One of the most significant design stages in the design and development of new automobiles is the concept car or prototype. It is the core concept or construction of the automobile as depicted on the drawing board. Most car companies have divisions with specialized staff working on concept cars. The ‘concept vehicle’ is a prototype for the ultimate product. In other words, it provides information on the real vehicle that will be released in the future.

A concept automobile is a representation of how a designer or manufacturer envisions the final product in terms of form, appearance, and functionality. It also determines what sort of automobile it will be, such as a sedan, hatchback, coupe, SUV, or MPV, among other options. As a result, the scope of work for the designers and pre-production teams is reduced. Many freelance designers and start-ups all around the world are working on concepts these days and sharing their work on social media.

Evolution Of A Concept Car

Concept car

Buick Y-Job (1938) – first concept car

Previously, concept vehicles were wooden constructions (or, on rare occasions, sheet-metal models) that solely showed how the car will appear. They left out a lot of the important details, such as the car’s powertrain and other characteristics. Nowadays, the concepts have become more attractive, and they are almost always comprehensive in every way. They’re more popular than they’ve ever been. This is due to the fact that they are futuristic. They also provide insight into what to expect in the next years.

The concept automobiles now include all of the characteristics that the actual car will have when it is released. As a result, it assists potential customers in obtaining more accurate information on the goods they intend to purchase. However, there may be some small differences in the specs of the real automobile compared to the concept at launch. Some external essential components, including as LED headlights, taillights, anti-pinch windows, and a rear camera, may be included in the concept car. It might also highlight crucial interior features including the type of seats, upholstery, and dashboard.

Prototype vs. Concept Car

Concept car (left) & prototype (right). Image Source: CNET

Following the completion of the concept car, the manufacturers create prototypes of the vehicle. These prototype automobiles are unfinished and designed only for testing reasons. The prototype automobiles are put to the test both in the lab and on the road to see how successful they are in the real world. Testing is used for a variety of objectives, including performance calculation and real-world efficiency. It can also bring up any flaws or flaws in the concept automobile and sell it indirectly. If any flaws are discovered, they can be corrected and/or design adjustments made prior to the vehicle’s formal introduction.

Before unveiling their concept vehicles, most automakers always take this path. However, to avoid revealing the design’s vital details to the general public/competitors, carmakers conceal these automobiles with specific stickers/covers. The real form is sometimes hidden from public view by the makers. Manufacturers sometimes utilize make-shift parts, such as head/tail lights, external fittings, and so on, when the components are still in the development stage since it is required by RTA standards for a roadworthy vehicle.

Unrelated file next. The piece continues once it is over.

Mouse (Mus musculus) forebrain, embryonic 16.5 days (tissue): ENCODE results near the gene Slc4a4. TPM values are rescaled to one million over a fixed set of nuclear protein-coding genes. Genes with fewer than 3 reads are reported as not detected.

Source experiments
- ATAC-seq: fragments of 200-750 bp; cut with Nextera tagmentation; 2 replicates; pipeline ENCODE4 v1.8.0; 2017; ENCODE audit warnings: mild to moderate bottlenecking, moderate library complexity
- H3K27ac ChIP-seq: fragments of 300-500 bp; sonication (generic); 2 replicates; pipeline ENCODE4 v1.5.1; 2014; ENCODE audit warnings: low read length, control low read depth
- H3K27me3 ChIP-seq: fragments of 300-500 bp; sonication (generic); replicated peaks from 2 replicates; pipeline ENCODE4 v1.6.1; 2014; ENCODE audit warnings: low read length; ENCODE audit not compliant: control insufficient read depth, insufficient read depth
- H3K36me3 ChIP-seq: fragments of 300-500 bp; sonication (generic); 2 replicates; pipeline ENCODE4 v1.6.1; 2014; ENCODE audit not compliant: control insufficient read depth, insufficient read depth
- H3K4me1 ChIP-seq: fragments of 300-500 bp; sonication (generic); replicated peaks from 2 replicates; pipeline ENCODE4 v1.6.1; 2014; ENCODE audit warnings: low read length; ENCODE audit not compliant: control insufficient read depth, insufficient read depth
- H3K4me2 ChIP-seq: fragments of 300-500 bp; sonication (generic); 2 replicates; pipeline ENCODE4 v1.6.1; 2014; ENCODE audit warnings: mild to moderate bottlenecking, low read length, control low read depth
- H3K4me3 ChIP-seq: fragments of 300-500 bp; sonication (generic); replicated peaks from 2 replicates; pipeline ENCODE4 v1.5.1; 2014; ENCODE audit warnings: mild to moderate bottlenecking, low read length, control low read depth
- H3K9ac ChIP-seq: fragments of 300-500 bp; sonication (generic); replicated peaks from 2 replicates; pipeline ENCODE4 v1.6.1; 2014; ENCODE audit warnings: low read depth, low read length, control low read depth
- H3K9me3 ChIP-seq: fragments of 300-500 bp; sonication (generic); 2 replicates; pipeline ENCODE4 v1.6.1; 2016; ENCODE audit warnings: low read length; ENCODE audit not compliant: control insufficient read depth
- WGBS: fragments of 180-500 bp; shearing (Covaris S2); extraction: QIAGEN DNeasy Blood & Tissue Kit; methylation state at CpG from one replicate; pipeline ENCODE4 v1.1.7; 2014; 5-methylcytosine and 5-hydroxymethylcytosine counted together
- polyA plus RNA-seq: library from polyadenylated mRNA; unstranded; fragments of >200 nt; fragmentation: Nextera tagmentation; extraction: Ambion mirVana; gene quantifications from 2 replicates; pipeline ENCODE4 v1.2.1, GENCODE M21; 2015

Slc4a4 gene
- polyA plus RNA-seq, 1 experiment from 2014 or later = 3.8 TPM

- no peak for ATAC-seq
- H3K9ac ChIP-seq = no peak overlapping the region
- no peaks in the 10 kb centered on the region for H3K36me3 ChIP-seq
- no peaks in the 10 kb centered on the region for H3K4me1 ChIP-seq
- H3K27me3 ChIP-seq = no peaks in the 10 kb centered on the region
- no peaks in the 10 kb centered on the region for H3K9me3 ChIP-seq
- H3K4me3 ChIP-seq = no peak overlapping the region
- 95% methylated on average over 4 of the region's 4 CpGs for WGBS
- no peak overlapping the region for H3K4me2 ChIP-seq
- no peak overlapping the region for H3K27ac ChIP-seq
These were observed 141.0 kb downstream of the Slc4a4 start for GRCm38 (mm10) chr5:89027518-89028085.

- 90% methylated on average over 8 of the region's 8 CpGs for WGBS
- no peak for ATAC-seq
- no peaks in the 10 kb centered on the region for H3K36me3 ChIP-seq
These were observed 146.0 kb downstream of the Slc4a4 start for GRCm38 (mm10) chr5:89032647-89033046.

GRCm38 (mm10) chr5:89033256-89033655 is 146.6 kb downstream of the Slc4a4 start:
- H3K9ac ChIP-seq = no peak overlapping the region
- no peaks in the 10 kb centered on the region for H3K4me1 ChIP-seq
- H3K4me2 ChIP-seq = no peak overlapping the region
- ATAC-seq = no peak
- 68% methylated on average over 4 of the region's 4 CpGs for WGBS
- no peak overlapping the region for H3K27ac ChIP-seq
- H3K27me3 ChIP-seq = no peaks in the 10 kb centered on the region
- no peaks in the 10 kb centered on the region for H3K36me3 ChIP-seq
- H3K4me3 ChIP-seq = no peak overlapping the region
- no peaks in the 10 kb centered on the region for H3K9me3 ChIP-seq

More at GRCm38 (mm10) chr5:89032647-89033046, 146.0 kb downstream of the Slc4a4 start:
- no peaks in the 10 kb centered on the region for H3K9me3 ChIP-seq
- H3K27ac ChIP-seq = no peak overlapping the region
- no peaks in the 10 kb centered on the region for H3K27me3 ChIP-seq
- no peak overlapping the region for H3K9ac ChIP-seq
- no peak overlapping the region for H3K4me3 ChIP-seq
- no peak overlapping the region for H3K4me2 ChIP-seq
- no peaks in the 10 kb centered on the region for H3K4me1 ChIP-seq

Concept car

Smart Concept #1 showcased at the Munich Motor Show 2021. Image Source: Autocar India

Smart, for example, debuted the Concept #1 at the Munich Motor Show as a preview of its first SUV vehicle. They were the first “legacy manufacturer” to totally abandon internal combustion engines in 2019. Under new co-owner Geely, who now has a 50% interest in Smart, the business is starting on a radical product strategy.

The Concept #1 will mark the start of a significant new period for the brand, during which Geely will handle model development engineering while Mercedes will handle design. The idea is shaped like a small electric crossover and measures 4,290mm in length, 1,910mm in width, and 1,698mm in height. In terms of dimensions, it’s quite similar to Mercedes-electric Benz’s crossover, the EQA.

Cars in Pre-Production / Pilot Batch:

After successfully testing prototype vehicles, some manufacturers create a pilot batch of cars known as the “Pre-production” version. In most cases, these automobiles are not for sale. Some manufacturers identify them by affixing a “PP” label to their vehicles. In most cases, these ‘pre-production’ or ‘PP’ automobiles are exclusively built for internal use.

As a result, the manufacturers may track the performance of these vehicles for research and development objectives. This is mostly for the production of ‘zero-defect’ automobiles. They make the final modifications if the automobiles exhibit any malfunction or mistake.

It entails preparing the dies and making other changes to the assembly line before mass production begins. After the engineers have fixed these flaws, the prototype automobile is sent through another round of testing. The concept automobile is only put into final manufacturing if the engineers are satisfied with the results.

This is how a concept vehicle becomes a mass-market automobile model. Following manufacturing, the vehicles are delivered to dealers/distributors for retail sales.

Also, read: Mercedes-Geely owned Smart Concept #1 revealed